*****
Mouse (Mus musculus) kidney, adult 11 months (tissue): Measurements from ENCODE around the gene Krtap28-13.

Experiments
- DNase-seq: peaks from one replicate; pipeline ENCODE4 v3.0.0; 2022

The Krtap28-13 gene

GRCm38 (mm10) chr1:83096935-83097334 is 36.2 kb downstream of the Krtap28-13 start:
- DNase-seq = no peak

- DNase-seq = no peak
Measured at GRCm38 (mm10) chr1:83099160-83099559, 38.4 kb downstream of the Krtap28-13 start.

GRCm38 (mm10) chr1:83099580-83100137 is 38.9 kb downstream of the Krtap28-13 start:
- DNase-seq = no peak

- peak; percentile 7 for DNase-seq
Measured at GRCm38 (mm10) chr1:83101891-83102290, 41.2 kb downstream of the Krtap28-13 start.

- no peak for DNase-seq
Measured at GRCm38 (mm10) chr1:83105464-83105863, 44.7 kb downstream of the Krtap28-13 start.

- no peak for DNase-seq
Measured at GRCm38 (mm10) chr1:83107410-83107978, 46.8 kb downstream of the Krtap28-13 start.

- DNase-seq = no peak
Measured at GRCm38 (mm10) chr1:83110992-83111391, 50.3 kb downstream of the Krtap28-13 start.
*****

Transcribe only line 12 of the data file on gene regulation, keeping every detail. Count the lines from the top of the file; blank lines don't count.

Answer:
Measured at GRCm38 (mm10) chr1:83101891-83102290, 41.2 kb downstream of the Krtap28-13 start.